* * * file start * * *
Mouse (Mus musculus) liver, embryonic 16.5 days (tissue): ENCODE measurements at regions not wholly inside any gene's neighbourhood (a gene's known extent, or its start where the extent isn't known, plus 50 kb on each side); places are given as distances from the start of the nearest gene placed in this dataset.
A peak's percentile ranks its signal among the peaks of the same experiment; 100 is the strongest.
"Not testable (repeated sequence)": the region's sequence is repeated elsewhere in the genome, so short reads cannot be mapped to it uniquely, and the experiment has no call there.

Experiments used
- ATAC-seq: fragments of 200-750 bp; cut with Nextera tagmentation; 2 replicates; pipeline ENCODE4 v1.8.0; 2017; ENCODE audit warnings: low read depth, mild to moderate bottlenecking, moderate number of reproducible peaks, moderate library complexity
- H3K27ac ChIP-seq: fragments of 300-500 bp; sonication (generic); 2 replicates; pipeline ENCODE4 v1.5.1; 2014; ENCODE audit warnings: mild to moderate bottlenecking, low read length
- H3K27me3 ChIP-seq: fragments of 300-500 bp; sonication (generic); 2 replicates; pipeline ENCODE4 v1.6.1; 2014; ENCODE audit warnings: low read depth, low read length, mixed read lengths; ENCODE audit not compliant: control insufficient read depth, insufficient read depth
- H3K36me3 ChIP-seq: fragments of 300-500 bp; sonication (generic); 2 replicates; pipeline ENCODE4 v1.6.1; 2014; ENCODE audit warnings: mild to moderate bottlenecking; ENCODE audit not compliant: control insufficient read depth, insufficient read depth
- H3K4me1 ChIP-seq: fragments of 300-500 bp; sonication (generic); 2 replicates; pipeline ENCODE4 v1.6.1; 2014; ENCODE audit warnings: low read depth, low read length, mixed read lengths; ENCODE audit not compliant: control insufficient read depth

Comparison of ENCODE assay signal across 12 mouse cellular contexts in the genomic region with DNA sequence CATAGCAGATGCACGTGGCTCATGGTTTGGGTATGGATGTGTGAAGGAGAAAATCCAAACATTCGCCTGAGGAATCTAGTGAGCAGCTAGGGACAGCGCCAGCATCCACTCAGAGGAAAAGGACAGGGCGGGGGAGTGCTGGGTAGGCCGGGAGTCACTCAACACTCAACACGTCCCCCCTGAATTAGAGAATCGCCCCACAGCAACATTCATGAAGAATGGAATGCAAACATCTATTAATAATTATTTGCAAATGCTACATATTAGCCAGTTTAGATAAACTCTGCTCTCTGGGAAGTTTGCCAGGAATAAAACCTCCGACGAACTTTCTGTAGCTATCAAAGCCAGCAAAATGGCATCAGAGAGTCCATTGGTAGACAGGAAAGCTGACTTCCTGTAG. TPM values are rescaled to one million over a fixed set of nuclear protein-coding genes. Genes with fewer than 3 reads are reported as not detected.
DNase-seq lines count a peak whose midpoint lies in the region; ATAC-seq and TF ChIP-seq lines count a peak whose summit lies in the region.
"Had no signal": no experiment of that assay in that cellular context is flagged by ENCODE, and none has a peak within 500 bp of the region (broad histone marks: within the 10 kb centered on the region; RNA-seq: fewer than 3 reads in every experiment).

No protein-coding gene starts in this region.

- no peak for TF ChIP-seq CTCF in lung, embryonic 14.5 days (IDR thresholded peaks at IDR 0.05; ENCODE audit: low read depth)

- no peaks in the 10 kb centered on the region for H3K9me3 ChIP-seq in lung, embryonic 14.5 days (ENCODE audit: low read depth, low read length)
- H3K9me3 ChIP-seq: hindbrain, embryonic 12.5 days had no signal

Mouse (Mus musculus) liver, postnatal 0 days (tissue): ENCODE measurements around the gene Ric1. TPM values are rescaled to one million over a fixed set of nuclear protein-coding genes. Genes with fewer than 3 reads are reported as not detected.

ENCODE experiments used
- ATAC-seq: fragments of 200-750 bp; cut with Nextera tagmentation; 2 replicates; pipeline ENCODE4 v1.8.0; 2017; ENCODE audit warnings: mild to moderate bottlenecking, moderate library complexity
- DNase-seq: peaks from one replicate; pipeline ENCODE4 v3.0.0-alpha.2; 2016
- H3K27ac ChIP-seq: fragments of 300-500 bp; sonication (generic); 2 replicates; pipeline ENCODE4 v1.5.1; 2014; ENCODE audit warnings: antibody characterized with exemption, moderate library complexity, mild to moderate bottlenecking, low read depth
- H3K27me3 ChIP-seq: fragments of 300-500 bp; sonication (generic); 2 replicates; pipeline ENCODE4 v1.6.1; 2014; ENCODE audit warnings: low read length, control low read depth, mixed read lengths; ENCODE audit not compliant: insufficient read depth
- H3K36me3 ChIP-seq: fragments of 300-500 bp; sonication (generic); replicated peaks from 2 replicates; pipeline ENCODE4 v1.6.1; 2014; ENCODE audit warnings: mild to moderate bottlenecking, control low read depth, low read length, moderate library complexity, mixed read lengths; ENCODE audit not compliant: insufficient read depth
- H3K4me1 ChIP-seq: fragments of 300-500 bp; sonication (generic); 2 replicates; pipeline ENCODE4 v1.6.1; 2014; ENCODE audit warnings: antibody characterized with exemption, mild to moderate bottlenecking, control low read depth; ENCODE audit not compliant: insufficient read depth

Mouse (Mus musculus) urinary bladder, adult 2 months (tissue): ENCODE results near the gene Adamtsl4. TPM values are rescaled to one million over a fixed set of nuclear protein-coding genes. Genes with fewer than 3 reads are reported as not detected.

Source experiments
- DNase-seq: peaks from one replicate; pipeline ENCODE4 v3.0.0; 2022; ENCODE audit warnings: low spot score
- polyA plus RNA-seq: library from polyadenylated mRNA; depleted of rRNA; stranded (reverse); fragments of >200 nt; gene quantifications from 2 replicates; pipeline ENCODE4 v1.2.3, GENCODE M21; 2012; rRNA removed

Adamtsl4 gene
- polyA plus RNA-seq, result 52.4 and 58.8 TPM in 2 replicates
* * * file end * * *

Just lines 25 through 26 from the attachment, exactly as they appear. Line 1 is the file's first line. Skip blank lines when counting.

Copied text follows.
Mouse (Mus musculus) urinary bladder, adult 2 months (tissue): ENCODE results near the gene Adamtsl4. TPM values are rescaled to one million over a fixed set of nuclear protein-coding genes. Genes with fewer than 3 reads are reported as not detected.

Source experiments